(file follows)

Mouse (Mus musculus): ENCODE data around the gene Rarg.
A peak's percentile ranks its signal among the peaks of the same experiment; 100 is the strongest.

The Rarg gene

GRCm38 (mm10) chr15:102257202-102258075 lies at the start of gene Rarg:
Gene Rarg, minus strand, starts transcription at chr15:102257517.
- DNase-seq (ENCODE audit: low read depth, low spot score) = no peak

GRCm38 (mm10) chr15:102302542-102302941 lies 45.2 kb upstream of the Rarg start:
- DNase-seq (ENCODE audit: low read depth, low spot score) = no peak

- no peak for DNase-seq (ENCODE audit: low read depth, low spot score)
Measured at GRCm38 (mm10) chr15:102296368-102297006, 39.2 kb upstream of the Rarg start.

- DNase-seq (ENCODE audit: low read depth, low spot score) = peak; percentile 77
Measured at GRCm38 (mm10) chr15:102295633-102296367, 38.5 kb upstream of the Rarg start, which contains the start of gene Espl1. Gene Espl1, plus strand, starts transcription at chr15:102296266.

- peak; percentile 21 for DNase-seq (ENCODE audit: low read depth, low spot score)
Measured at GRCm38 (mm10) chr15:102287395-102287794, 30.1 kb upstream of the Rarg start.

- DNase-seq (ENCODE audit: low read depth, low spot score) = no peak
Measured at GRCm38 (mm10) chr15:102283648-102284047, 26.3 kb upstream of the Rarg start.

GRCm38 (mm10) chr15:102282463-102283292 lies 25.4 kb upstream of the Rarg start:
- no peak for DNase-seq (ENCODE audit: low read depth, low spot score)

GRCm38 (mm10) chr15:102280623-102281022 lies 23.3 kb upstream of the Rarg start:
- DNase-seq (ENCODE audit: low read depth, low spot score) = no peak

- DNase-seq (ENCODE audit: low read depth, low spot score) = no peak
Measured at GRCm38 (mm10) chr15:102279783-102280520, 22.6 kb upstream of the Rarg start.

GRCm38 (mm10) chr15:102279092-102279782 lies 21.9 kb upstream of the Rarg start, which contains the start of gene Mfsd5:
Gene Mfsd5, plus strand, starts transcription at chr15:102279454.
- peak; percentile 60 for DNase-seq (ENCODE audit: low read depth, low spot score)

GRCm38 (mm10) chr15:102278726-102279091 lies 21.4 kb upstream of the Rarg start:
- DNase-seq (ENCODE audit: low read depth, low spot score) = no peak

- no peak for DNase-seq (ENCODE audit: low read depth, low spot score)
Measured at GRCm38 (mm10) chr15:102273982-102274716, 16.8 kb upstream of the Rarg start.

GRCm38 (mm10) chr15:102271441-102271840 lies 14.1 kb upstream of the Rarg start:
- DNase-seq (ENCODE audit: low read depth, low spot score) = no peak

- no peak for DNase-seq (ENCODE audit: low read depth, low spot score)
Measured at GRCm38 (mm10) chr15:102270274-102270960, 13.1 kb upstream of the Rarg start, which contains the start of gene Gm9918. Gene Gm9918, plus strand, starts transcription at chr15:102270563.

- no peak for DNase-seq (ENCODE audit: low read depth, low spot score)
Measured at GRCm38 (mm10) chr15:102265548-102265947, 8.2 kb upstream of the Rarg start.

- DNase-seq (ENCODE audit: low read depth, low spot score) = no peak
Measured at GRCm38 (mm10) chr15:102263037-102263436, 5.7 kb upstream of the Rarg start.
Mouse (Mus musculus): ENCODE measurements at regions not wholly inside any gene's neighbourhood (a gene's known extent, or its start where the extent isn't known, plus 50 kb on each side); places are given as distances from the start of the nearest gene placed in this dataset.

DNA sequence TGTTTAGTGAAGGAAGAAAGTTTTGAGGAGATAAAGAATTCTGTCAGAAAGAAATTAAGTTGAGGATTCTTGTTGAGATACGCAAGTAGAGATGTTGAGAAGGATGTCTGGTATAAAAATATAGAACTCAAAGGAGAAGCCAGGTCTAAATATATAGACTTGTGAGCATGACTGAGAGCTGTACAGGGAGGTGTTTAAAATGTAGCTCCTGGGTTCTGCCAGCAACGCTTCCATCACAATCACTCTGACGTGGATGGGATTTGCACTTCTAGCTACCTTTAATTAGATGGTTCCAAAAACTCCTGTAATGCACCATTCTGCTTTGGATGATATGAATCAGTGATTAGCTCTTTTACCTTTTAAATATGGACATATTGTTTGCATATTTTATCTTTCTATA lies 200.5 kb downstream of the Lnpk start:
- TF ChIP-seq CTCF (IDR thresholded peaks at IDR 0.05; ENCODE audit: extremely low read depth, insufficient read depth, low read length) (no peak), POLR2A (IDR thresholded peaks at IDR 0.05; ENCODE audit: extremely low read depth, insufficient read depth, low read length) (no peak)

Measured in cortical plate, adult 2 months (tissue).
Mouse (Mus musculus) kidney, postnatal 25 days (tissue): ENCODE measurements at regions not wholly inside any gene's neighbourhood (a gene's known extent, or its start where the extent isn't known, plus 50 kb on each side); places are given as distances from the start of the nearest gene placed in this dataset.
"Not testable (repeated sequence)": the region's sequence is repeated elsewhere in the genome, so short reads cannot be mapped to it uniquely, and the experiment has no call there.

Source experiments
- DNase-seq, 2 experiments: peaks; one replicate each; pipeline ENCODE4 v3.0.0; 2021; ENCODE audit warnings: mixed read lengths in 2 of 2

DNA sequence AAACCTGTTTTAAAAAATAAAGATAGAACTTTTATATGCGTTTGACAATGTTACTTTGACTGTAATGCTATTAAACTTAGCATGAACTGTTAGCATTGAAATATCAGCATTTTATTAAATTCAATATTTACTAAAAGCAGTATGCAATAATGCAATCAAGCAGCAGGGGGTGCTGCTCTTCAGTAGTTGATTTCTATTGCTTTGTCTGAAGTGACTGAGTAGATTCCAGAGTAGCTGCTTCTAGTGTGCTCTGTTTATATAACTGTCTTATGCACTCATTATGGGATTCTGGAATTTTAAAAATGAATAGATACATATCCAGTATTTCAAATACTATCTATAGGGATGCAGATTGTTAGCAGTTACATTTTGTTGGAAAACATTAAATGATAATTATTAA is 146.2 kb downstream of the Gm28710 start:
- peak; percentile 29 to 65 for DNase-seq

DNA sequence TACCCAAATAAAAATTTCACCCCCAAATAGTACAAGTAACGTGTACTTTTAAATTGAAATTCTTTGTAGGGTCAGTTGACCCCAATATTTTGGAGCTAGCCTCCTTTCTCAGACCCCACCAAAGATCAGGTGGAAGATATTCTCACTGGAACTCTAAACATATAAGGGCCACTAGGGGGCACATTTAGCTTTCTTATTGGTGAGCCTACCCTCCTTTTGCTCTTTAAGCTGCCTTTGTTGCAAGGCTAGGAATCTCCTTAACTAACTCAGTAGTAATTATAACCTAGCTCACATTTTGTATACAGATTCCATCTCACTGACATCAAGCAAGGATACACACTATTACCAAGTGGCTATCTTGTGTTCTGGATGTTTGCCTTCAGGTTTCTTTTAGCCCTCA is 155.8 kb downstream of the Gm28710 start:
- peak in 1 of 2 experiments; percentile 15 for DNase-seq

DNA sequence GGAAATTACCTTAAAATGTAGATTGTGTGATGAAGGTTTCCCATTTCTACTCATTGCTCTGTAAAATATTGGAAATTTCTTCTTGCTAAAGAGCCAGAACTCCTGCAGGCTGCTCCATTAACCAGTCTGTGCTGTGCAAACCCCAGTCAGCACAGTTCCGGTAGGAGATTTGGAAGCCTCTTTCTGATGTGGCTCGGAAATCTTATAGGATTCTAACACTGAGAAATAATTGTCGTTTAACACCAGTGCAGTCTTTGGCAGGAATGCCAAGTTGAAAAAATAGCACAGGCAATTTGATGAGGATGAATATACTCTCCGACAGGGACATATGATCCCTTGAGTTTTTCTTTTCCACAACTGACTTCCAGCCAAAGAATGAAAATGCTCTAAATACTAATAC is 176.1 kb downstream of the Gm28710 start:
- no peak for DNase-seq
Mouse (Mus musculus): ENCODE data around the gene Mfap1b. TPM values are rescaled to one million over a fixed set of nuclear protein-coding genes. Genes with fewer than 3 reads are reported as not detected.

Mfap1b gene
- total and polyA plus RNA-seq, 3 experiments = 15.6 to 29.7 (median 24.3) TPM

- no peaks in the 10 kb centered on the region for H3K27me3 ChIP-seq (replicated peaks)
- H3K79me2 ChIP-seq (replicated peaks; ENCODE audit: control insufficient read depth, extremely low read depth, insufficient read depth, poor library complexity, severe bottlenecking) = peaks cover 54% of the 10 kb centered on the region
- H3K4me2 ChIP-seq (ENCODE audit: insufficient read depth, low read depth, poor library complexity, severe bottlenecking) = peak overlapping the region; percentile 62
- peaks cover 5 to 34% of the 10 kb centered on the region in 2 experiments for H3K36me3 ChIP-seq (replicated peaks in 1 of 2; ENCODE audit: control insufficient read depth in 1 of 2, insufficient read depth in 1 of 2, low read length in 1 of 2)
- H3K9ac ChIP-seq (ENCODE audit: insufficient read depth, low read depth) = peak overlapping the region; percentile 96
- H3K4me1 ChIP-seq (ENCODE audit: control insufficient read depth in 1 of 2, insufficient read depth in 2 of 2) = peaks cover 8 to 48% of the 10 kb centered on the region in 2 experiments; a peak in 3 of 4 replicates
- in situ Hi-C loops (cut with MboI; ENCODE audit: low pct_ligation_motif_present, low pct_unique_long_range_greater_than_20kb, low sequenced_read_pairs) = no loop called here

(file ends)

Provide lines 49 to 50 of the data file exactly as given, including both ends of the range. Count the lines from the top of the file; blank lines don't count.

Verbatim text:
- peak in 1 of 2 experiments; percentile 15 for DNase-seq

DNA sequence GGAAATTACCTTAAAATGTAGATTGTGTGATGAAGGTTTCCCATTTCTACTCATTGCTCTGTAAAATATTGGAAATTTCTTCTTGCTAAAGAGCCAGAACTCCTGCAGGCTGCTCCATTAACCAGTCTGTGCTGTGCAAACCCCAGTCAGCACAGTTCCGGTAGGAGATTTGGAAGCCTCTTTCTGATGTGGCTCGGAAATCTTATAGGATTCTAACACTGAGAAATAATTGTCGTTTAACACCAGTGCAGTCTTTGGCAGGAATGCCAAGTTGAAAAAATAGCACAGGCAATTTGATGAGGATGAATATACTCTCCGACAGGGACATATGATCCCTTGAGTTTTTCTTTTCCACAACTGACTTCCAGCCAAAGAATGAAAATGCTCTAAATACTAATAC is 176.1 kb downstream of the Gm28710 start: